Fraud mitigation in an age of real-time payments

Man and woman looking at computer screen

Data and robotic processes make the difference

Any time a payment changes hands, there is the potential for fraud. Financial institutions implement fraud mitigation measures to monitor transactions. But now that the time window for transactions has gotten much shorter, the challenge is more acute.

In the early days of ACH, an institution had up to three days to review transactions before completion. But with the advent of next-day payments, and now real-time person-to-person (P2P) payments services such as Zelle®, fraud detection and mitigation should take place in seconds.

How can financial institutions do this more effectively? The question is especially pertinent because fraud attacks are becoming more sophisticated.

The cutting edge of fraud

There was a time when the majority of the noncard payment fraud was aimed at account takeover, using malware, keyloggers and other disruptors on consumer computers to capture usernames and passwords. Now, with access to faster and cheaper computing, as well as use of AI-assisted fraud tools, criminals have elevated their game and shifted their targets to weaker, more profitable points in the financial services chain.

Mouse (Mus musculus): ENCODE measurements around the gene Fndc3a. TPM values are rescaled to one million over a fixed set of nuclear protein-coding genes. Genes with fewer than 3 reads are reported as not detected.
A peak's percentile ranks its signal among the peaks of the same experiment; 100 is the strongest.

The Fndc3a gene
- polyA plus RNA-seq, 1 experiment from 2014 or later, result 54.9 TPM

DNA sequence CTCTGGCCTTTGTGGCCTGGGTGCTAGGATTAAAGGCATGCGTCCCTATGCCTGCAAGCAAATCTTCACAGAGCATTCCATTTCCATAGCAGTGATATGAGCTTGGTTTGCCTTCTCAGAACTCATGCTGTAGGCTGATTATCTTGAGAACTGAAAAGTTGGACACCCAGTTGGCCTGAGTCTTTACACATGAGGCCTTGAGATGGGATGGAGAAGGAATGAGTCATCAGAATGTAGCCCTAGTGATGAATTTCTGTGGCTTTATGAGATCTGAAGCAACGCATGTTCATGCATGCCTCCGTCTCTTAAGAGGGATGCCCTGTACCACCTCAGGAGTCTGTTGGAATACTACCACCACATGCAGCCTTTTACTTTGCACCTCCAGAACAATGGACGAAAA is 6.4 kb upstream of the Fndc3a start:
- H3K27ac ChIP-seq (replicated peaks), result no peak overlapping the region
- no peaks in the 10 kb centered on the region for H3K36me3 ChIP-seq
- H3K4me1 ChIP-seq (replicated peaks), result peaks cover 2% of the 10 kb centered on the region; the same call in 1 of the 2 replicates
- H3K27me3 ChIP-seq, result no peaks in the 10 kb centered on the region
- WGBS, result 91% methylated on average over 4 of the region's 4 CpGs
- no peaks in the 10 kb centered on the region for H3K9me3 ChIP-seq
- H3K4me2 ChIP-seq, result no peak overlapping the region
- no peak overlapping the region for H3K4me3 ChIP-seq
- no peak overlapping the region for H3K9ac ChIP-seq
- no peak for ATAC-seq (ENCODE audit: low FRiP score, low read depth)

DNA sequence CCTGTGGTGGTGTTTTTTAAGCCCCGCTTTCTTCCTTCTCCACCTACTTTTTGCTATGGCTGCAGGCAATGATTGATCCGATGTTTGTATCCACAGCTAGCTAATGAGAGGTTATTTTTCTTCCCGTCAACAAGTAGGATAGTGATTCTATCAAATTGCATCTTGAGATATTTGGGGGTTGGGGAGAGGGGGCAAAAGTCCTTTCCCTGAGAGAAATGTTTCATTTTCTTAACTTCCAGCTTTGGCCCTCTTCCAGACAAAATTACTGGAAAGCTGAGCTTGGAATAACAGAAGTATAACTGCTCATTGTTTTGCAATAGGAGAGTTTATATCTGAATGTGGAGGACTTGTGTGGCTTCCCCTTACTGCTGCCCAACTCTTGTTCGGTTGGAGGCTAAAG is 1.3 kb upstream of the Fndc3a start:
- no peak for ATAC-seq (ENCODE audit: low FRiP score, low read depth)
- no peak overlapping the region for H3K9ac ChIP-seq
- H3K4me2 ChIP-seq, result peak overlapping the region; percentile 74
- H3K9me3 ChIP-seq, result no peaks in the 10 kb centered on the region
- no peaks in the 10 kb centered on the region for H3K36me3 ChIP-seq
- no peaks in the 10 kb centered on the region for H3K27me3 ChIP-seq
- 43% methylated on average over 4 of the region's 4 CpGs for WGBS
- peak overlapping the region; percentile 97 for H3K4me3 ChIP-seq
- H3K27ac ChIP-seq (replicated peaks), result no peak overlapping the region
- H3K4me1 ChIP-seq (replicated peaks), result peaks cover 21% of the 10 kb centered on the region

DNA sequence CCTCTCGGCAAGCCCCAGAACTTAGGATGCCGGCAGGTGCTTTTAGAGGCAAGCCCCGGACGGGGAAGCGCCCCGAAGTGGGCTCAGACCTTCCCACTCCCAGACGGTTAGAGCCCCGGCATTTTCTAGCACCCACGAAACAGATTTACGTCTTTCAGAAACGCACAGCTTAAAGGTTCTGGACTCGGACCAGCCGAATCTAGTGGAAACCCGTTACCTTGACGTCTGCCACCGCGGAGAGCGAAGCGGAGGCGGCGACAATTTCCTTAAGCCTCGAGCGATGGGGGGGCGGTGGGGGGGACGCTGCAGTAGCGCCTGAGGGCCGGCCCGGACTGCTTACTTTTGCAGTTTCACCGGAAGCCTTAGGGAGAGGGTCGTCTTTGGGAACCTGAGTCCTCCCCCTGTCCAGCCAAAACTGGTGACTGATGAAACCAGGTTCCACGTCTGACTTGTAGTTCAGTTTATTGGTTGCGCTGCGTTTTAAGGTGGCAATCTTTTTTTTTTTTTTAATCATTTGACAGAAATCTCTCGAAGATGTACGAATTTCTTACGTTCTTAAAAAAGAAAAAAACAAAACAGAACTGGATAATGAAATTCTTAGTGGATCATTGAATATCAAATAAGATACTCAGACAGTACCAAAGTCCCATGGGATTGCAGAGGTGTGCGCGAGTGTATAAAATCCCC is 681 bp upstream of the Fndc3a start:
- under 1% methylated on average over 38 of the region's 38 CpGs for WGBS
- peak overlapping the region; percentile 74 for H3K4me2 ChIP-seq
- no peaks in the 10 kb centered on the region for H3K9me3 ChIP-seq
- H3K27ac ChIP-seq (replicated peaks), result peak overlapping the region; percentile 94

Survey data from the Federal Trade Commission reveals that consumers reported losing nearly $8.8 billion to fraud in 2022, which is an alarming increase of more than 30 percent over the previous year. Investment schemes and impostor scams led the way in the amount of financial damage inflicted, with most losses incurred by consumers contacted by swindlers through social media or phone calls.

Fraudsters try to gain emotional dominance over their victims by exploiting human feelings and desires. Some examples:

  • Greed: Criminals offer their victims easy money through various funds-shifting schemes
  • Fear: Scammers send communications to consumers claiming to be public utilities, the police or the IRS, threatening punitive action unless a payment is made